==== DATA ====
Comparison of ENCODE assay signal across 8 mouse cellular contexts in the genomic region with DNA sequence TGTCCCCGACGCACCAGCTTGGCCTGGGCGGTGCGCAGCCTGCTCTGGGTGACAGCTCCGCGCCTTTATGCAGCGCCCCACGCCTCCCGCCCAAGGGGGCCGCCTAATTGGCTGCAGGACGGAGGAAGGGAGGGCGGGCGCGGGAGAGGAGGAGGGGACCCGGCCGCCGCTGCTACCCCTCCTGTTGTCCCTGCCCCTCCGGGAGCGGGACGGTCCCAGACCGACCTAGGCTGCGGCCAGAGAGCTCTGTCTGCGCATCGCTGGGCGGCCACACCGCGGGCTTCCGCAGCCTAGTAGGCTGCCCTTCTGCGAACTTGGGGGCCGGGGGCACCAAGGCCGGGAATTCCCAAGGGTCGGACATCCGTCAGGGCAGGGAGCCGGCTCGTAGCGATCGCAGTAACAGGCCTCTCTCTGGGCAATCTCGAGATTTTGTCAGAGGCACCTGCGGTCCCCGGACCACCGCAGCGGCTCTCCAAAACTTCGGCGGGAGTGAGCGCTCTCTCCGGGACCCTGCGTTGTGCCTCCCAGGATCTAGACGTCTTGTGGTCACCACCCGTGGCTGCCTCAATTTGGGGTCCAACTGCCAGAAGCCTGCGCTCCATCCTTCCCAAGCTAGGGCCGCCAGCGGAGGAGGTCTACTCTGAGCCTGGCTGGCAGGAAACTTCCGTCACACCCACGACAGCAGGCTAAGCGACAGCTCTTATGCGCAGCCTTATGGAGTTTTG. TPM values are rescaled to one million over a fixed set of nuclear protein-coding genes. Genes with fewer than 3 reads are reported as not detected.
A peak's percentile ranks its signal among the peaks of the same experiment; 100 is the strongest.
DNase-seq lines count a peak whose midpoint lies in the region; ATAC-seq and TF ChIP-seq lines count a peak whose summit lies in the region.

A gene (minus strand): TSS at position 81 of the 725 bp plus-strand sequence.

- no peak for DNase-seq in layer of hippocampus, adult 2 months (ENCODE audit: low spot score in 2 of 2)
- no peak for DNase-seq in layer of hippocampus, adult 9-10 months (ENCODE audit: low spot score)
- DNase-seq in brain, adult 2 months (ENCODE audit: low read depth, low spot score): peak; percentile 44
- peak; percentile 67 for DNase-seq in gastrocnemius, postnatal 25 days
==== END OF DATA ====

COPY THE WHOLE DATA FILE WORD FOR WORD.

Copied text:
Comparison of ENCODE assay signal across 8 mouse cellular contexts in the genomic region with DNA sequence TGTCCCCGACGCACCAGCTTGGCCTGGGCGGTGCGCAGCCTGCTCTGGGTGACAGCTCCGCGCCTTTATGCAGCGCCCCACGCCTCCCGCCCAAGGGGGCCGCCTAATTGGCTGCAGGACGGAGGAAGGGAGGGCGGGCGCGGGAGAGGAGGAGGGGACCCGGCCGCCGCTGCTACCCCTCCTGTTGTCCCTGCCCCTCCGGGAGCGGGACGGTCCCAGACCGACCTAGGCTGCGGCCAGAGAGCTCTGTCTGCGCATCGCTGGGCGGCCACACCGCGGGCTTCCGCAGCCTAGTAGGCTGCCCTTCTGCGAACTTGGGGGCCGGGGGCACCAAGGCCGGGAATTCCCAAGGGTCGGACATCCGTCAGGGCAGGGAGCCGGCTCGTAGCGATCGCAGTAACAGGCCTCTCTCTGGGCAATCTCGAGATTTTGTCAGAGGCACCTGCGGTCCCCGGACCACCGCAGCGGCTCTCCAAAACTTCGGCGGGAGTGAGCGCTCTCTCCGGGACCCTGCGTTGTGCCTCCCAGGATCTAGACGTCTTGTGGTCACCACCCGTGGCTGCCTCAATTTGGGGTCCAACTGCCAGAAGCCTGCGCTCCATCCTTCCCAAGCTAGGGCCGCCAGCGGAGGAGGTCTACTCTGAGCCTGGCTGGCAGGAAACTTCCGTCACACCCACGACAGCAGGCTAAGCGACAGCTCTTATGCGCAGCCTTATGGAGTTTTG. TPM values are rescaled to one million over a fixed set of nuclear protein-coding genes. Genes with fewer than 3 reads are reported as not detected.
A peak's percentile ranks its signal among the peaks of the same experiment; 100 is the strongest.
DNase-seq lines count a peak whose midpoint lies in the region; ATAC-seq and TF ChIP-seq lines count a peak whose summit lies in the region.

A gene (minus strand): TSS at position 81 of the 725 bp plus-strand sequence.

- no peak for DNase-seq in layer of hippocampus, adult 2 months (ENCODE audit: low spot score in 2 of 2)
- no peak for DNase-seq in layer of hippocampus, adult 9-10 months (ENCODE audit: low spot score)
- DNase-seq in brain, adult 2 months (ENCODE audit: low read depth, low spot score): peak; percentile 44
- peak; percentile 67 for DNase-seq in gastrocnemius, postnatal 25 days